Gotstyle MANual: Notched, Peaked, Shawl

Lapel (n,): the part on each side of a coat or jacket immediately below the collar that is folded back on either side of the front opening.

Nothing does more to dictate a suit’s character than the lapel. But with so many varieties to choose from it can be challenging to know which style is right for you. In this GOTstyle MANual we offer you the beginners guide to lapels as we discuss the three basic and most common forms of lapels: notched, peaked and shawl.

Notched Lapel

Notched lapel (American English), step lapel or step collar (British English) is sewn to the collar at an angle, creating a step effect. This is the standard on single-breasted suits, and is used on nearly all suit jackets, blazers, and sports jackets. Though the size of the notch can vary, the typical style sits at approximately a 75% angel, anything smaller than that is called fishmouth. This was the first type of lapel to appear, is the most common style and most versatile of the bunch. If you only own one suit, this is the lapel type to go with.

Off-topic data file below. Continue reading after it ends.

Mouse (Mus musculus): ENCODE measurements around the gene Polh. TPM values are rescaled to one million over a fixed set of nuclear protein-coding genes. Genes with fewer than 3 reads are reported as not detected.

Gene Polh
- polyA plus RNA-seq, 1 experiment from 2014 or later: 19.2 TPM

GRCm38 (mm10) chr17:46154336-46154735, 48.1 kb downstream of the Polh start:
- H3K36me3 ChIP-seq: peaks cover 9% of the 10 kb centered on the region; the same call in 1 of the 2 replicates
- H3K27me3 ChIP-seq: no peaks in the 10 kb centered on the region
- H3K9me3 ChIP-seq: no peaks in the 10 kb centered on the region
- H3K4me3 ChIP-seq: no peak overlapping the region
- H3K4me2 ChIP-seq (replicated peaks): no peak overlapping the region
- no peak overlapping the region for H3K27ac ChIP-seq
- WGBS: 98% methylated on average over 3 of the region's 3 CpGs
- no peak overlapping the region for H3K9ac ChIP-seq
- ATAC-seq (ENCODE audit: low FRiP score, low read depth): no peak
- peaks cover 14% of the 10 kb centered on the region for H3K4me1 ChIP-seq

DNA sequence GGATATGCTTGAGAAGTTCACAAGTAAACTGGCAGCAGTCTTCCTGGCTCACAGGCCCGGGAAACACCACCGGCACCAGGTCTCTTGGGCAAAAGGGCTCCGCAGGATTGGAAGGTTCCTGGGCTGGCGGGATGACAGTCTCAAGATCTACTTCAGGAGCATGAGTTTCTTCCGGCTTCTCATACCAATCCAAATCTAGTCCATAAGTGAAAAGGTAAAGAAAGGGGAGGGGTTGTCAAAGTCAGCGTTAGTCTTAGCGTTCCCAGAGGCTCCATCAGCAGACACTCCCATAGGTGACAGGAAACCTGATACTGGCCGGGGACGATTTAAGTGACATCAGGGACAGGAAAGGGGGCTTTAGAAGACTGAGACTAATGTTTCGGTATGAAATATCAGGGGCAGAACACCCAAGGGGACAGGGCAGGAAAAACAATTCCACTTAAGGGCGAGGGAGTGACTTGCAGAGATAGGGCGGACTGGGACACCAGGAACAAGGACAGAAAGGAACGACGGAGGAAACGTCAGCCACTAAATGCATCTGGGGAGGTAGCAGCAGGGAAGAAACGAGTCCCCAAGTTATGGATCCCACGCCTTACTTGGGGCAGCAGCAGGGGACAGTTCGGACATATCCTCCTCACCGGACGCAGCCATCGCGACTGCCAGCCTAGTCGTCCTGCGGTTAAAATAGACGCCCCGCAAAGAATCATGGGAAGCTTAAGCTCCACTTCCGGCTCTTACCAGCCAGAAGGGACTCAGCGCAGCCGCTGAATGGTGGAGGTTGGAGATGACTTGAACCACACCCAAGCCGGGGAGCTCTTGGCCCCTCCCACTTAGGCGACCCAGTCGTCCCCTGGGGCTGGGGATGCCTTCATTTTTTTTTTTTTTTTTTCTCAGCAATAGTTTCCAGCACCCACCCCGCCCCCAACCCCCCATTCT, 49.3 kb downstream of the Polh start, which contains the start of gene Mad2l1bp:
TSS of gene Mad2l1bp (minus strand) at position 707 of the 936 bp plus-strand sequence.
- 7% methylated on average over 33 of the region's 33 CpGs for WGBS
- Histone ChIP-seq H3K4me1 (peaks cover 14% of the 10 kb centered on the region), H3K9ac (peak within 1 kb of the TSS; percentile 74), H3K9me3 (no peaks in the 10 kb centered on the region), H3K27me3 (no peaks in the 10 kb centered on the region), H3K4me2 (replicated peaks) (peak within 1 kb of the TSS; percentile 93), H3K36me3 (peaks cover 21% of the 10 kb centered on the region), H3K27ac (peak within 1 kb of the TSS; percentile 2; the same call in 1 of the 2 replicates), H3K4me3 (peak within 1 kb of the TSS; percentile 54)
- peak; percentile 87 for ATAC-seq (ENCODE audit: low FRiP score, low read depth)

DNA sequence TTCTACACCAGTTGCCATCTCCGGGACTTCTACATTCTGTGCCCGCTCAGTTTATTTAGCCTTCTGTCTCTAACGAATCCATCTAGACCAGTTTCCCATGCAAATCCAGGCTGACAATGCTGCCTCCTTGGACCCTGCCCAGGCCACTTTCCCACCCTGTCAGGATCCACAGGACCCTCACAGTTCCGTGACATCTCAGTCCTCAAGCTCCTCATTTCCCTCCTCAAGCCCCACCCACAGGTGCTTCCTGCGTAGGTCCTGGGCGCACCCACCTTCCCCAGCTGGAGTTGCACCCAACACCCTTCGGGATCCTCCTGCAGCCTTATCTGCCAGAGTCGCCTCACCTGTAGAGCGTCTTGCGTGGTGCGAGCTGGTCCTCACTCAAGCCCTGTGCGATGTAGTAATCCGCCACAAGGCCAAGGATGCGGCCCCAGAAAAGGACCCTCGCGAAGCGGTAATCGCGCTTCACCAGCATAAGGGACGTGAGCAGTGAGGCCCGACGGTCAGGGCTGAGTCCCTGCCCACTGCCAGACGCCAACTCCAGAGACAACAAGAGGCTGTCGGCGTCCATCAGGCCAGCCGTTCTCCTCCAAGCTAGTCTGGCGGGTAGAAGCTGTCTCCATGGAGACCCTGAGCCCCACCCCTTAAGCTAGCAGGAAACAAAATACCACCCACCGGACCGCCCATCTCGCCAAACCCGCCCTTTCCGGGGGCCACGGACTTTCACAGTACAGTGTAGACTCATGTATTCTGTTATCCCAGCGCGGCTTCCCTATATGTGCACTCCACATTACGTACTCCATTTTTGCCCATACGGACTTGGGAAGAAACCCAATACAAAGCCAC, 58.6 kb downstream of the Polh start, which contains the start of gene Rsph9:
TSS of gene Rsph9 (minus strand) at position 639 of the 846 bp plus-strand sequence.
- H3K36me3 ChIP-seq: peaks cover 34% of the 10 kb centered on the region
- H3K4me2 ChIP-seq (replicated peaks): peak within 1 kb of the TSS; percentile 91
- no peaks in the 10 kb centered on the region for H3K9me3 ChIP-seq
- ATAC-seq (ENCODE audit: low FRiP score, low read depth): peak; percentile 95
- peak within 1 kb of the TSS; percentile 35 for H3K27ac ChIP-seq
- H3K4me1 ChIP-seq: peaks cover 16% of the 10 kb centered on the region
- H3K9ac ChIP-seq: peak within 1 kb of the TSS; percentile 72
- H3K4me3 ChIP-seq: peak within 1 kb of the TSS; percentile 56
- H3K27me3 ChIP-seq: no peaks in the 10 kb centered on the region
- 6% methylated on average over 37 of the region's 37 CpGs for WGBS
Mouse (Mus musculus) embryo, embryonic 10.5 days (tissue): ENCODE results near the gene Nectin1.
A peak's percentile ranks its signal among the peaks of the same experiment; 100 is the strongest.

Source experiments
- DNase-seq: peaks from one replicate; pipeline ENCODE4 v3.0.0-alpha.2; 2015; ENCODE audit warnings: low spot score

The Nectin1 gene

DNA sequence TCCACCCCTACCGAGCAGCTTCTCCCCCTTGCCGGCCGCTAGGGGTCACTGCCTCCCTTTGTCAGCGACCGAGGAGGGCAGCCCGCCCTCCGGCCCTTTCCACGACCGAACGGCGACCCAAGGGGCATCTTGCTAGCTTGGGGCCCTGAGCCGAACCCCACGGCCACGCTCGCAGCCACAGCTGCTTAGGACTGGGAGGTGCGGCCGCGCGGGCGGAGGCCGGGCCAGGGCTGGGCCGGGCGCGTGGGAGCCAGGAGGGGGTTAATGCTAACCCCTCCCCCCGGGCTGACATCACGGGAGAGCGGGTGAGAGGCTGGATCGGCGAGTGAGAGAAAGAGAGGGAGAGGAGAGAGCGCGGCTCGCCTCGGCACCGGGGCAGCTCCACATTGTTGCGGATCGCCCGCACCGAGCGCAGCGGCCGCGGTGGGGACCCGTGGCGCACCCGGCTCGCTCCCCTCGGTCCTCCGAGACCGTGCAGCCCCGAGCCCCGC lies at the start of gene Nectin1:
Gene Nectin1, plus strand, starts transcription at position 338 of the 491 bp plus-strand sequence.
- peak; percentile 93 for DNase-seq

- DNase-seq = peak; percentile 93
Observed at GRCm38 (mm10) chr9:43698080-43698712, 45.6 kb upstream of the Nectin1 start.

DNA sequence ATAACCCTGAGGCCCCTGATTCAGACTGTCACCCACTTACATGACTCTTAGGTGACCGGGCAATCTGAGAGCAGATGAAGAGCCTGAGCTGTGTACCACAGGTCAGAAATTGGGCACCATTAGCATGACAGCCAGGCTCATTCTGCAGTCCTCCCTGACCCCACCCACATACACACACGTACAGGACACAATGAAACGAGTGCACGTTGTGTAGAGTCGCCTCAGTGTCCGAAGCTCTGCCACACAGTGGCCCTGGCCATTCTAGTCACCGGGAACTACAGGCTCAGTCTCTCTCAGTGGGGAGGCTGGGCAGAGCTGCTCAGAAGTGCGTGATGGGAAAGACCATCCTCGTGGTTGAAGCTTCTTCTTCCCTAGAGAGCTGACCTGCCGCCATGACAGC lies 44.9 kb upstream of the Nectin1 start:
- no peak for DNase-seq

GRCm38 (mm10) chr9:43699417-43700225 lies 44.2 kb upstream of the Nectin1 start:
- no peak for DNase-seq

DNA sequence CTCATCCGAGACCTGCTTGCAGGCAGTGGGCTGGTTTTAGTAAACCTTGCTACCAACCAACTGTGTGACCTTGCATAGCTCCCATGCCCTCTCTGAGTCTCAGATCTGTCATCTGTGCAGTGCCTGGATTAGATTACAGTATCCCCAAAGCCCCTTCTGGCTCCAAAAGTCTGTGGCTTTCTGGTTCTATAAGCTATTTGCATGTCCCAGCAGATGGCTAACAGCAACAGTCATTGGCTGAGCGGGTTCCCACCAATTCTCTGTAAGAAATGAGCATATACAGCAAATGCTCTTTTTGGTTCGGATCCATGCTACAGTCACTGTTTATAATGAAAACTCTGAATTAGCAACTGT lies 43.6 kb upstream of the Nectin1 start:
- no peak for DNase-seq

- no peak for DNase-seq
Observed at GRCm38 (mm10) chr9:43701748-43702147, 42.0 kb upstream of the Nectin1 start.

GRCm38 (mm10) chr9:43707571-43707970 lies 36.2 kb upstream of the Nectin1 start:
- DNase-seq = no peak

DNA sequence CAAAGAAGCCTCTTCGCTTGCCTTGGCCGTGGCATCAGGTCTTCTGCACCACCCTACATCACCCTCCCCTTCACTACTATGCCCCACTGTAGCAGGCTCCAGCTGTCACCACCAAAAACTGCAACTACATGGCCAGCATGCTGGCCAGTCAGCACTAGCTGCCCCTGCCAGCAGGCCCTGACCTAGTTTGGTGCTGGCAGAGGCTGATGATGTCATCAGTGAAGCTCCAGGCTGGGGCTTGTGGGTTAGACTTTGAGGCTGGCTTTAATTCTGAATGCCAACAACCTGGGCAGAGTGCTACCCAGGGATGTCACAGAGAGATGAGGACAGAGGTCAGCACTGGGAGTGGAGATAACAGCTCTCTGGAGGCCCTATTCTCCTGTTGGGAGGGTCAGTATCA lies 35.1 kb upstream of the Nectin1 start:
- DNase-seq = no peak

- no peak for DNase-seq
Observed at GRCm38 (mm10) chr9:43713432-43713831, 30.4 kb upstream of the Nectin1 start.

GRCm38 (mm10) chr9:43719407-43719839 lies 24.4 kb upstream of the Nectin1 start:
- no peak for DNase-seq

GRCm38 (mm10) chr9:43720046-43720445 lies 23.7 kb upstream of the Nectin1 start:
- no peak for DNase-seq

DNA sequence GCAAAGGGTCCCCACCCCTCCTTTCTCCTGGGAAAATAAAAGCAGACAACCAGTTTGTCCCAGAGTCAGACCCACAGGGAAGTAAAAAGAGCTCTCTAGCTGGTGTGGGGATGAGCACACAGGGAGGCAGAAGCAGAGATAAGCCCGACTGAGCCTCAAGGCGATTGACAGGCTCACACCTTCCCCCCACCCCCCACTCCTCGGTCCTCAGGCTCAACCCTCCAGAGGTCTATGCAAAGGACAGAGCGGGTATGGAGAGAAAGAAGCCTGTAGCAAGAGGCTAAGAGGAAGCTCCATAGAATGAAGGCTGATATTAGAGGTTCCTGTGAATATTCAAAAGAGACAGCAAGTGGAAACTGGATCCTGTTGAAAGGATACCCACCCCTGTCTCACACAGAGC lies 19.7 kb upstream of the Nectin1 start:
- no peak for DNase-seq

Peaked Lapel

The peaked lapel (American English), or pointed lapel (British English), tends to be the most formal of the bunch and is typically featured on double-breasted jackets, and formal coats such as a tuxedos, tailcoats and/or morning coats. If you watch Downton Abbey on Netflix you’d recognize that in the late 1920s and 1930s, the single breasted peaked lapel jacket was considered a very stylish design. Today, we see the peaked lapel in all facets of life from formal wear to business wear. One of the great features of the peaked lapel is its elongating and slimming effect, making it great for larger men.

Shawl Lapel

The shawl lapel, roll collar, or shawl collar, as it’s most commonly known, is defined by its continuous curve. Originally seen on the Victorian smoking jacket, it is now most common on the tuxedo and a great stylistic detail for any guy looking to stand out of the crowd at any formal occasion like a wedding, gala or red carpet event. Though typically never seen outside the realm of formal wear, we’ve noticed that many designers have started adopting this great style details into their ready-to-wear categories thus bridging the gap between formal and informal.

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